Good Saint Patrick

Who in this wide world has not heard of Saint Patrick? And who is not Irish on the good saint’s feast day of March 17th?

The good natured welcome in this season is so typical of Irish hospitality. And the irony of a day of excesses in the name of a humble and austere man of faith; born Patricius and immortalized as Saint Patrick. Henry D Spalding, the author of a number of books on humor and folklore, wrote: The treatment of sacred objects by Irish wits differs from that of most Catholic countries. Saint Patrick is hardly regarded as a conventional saint by Irish humorists… Only those who are in the closest intimacy with objects venture to treat them familiarly, and the Irish find it easy to joke, without disrespect, of that which is dearest to them. However, only an Irish-American could ever have conceived the ideas of Saint Patrick as an editor of Prayboy magazine.

The Pulitzer prize-winning poet, Phyllis McGinley, gave us a narrative that conveys the high points of Patrick’s legacy summed up in his “gift of gab.”



Saint Patrick was a preacher

With honey in his throat.

They say that he could charm away

The miser’s dearest pence;

Could coax a feathered creature

To leave her nesting note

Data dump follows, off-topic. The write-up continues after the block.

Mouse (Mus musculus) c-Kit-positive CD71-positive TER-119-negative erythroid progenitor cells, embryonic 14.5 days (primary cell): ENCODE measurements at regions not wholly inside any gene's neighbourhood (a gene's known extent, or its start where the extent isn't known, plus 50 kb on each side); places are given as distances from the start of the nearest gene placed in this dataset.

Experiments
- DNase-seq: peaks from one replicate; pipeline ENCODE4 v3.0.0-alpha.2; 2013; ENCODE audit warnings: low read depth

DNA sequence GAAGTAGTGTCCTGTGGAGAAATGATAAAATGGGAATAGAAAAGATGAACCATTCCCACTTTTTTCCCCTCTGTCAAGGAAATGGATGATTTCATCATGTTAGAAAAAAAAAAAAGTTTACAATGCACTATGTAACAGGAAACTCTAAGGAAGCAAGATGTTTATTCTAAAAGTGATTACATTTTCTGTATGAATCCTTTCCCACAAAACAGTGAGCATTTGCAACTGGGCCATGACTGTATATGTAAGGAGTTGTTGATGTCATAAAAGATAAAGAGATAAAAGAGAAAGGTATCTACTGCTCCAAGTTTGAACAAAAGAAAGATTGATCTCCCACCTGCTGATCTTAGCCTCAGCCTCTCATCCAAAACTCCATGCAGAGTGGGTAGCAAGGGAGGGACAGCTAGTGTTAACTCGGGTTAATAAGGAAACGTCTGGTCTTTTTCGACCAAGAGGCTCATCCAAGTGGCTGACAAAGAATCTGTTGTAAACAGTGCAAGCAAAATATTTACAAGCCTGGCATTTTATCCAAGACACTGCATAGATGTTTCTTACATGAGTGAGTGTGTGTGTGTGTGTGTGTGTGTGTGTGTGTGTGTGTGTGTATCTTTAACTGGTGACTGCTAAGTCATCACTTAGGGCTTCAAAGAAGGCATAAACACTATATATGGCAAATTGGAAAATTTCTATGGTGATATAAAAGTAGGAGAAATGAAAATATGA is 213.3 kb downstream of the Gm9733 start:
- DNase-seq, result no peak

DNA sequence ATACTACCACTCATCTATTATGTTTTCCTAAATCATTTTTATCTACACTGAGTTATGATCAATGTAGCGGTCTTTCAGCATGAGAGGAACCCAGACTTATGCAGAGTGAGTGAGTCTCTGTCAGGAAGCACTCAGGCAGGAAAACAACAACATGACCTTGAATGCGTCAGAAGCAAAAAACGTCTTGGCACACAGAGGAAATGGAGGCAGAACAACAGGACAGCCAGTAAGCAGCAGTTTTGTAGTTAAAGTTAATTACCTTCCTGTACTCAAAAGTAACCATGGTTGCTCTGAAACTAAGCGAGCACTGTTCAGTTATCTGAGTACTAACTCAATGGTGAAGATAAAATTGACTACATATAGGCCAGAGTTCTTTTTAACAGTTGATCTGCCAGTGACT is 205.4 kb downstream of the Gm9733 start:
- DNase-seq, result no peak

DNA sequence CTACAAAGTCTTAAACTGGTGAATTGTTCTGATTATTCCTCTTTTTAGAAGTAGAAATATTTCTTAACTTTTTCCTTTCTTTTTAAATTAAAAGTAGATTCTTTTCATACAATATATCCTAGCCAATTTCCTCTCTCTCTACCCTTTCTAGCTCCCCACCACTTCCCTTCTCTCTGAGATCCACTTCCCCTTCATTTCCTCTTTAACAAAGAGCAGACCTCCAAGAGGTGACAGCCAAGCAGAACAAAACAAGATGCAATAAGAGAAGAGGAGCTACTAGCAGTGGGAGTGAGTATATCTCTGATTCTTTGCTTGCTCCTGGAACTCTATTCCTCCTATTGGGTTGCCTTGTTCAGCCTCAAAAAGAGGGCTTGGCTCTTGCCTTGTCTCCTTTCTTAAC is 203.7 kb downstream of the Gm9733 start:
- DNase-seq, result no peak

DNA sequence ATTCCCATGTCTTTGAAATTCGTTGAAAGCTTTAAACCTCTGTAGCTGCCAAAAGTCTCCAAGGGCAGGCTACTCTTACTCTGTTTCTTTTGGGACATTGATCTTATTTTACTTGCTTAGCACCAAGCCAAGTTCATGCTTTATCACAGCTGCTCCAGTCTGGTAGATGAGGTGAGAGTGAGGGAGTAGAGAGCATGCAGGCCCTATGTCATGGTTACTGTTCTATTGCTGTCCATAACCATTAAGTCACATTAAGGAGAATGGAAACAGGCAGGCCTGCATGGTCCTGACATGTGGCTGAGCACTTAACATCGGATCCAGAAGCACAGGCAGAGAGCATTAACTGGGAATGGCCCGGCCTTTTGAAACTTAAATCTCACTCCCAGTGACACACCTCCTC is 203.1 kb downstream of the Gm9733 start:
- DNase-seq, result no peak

And fly from many a farm away

To drink his eloquence.


No Irishman was Patrick

According to the story.

The speech of Britain clung to him

(Or maybe it was Wales).

But ah, for curving rhet’ric,

Angelic oratory,

What man could match a tongue to him

Among the clashing Gaels!


Let Patrick meet a Pagan

In Antrim or Wicklow,

He’d talk to him so reachingly,

So vehement would pray,

That Cul or Neall or Reagan

Would fling aside his bow

And beg the saint beseechingly

To christen him that day.


He won the Necromancers,

The bards, the country herds.

Chief Aengus rose and went with him

To bear his staff and bowl.

For such were all his answers

To disputatious words,

Who’d parry argument with him

Would end a shriven soul.


The angry Druids muttered

A curse upon his prayers.

They sought a spell for shattering

The marvels he had done.

But Patrick merely uttered

A better spell than theirs

And sent the Druids scattering

Like mist before the sun.


They vanished like the haze on

The plume of the fountain.

But still their scaly votaries

Were venomous at hand.

So three nights and days on

Tara’s stony mountain

He thundered till those coteries

Of serpents fled the land.


Grown old but little meeker

At length he took his rest.

And centuries have listened, dumb,

To tales of his renown.

For Ireland loves a speaker,

So loves Saint Patrick best:

The only man in Christendom

Has talked the Irish down.

We hope you’ll join us at The Celtic Ranch for a little celebration, and that’s no blarney! From Celtic crosses to pub socks, flashing shamrocks and leprechauns, we’ve got you covered. Every color is green and everyone is Irish this week in Weston. Remember -- "The best luck of all is the luck you make for yourself."


Lori McAlister,

Wrangler of Cultural Affairs

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